World War or World Government
What if you had to choose between world war and world government, which one would you choose? Before you answer, let’s look at things in greater detail.
First, let’s consider why I would ask such a question. I ask the question because we may soon face that difficult choice. Events in Egypt have recently raged out of control. Similar things are unfolding in other nations as well. Couple that with the violence that erupted all over Europe last year and you have a very dangerous situation. This could even be the very early stages of a world war.
Now that we have looked at why the question gives world war as a possibility, let‘s look at the other possibility, world government. Any attempt to bring about world government will be sold to you as an end to war. In fact, both the League of Nations and the United Nations were based on this premise. Of course both of these organizations failed in that lofty goal.
Recently Henry Kissinger, when speaking about the events in Egypt, said that those events were just the first act of a long play. It is interesting that he chose the word “play” to describe what’s going on. He could have said that this might be the beginning of a world war — but he didn’t. He described it as a play. A play is already written before the actors start doing their thing. A play is an illusion, either to entertain or to make a point. Were the events in Egypt written before they began to play out? Are those events an illusion created to make a point?
Soon you will likely hear a clamor for a stronger version of world government. People like Henry Kissinger will probably argue that the League of Nations and the United Nations failed because they didn’t have enough power. After all, they are voluntary organizations. They also have no standing army or police force. You will soon hear a call for a world government that no longer has these limitations. The argument will be that a strong world government can bring about an end to war.
Now that we understand why the question was asked, let’s look at world war and world government in greater detail and try to decide which is worse. First consider world war. I’m sure you are aware that world war involves a great deal of death and destruction. In World War I about 21 million people died. In World War II nearly 80 million lost their lives. Another world war would probably result in more deaths than the previous two combined.
That all sounds really bad so why not just choose world government? First, if a government has a large geographic reach, the people have less choice. This is simple, really. You can easily escape the reach of a city government that you don’t like. If you don’t like what your city is doing, you can move to a nearby city. With national government, it’s a little more difficult. If you don’t like what your nation is doing, you have to do some research to find out where you want to go. Then you can begin the long process of applying for the proper papers to allow you to work. Then you have to learn a new language. It’s a bigger deal. Now consider your options if you don’t like what a world government is doing. Unless you have a space ship in your garage and know of a nearby habitable planet, you are out of luck.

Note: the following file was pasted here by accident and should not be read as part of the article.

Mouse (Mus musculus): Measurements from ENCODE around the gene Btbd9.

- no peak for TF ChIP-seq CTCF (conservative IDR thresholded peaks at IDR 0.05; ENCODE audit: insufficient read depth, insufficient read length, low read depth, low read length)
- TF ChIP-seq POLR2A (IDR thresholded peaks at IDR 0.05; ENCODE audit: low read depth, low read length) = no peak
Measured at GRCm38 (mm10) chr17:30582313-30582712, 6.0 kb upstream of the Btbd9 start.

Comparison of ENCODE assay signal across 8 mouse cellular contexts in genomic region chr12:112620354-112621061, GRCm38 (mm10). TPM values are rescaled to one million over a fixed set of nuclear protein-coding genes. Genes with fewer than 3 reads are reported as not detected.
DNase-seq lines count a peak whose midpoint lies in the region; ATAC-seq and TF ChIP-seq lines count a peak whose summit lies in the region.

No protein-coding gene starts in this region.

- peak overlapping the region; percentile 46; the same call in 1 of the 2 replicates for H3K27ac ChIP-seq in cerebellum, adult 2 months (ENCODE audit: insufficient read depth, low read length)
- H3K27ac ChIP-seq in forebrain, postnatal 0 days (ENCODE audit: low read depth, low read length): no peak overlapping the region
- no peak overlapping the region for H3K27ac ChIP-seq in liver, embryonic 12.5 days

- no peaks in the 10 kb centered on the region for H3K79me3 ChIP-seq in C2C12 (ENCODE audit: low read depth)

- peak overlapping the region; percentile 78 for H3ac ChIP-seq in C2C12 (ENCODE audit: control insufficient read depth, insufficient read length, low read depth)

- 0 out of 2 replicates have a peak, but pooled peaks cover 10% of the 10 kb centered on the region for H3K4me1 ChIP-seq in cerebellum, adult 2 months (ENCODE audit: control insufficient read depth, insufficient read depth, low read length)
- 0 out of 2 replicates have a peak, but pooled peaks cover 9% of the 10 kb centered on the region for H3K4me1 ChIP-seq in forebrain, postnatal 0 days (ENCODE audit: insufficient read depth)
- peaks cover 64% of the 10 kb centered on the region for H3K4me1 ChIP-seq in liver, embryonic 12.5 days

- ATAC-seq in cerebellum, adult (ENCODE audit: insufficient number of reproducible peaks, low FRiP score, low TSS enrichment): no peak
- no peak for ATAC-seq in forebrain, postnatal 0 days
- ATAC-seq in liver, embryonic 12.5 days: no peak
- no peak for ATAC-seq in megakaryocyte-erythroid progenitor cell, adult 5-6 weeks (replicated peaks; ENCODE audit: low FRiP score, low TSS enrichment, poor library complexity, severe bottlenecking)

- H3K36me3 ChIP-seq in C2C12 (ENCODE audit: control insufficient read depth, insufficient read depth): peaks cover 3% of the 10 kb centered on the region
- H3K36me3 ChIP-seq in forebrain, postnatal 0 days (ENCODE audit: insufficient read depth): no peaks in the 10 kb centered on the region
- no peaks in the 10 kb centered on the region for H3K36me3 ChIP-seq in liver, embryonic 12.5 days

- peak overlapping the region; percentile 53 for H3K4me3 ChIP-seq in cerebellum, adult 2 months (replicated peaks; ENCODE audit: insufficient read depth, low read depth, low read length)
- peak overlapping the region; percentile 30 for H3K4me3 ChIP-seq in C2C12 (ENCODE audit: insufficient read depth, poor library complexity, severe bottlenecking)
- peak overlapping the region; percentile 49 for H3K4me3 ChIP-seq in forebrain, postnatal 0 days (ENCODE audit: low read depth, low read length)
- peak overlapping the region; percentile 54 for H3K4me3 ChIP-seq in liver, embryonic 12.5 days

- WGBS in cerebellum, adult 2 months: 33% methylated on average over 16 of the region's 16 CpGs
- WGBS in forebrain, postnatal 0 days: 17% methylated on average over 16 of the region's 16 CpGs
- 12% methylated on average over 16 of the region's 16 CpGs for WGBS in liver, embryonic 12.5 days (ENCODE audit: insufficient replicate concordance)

Second, when more power is concentrated into the hands of fewer people, there is more opportunity for corruption and abuse of power. First let’s consider corruption. Corruption can be defined as the money that government officials receive from some third party in exchange for some unwarranted government favor. If you oversee a city with a $2 million budget, the most you can steal through corruption is $2 million. Actually it is a lot less because you have to keep the amount small enough so it doesn’t get noticed. The bigger the budget, the more potential for theft of this kind.
Now let’s move from corruption to abuse of power. Think about what would have happened if there had been no other governments to stop Adolf Hitler. What if he had not been Chancellor of Germany but instead had been of Chancellor of the World?
Third, consider vote dilution. Let’s assume that the world government allows you to vote. When you are 1 of 200 people voting in a city election, your vote really matters. When you are one of 6 billion voting in a world-wide election, your vote has very little impact on the outcome of the election.
When you consider these factors, the problem with world government becomes apparent. Now I ask the question again, if you had to choose between world war and world government which one would you choose?
James Kelley is a graduate of the University of Central Florida and the University of Florida. He has been a general practice attorney for over 13 years. He is also an author who has written two law books for the general public. He has been active in many political campaigns including the recent congressional elections.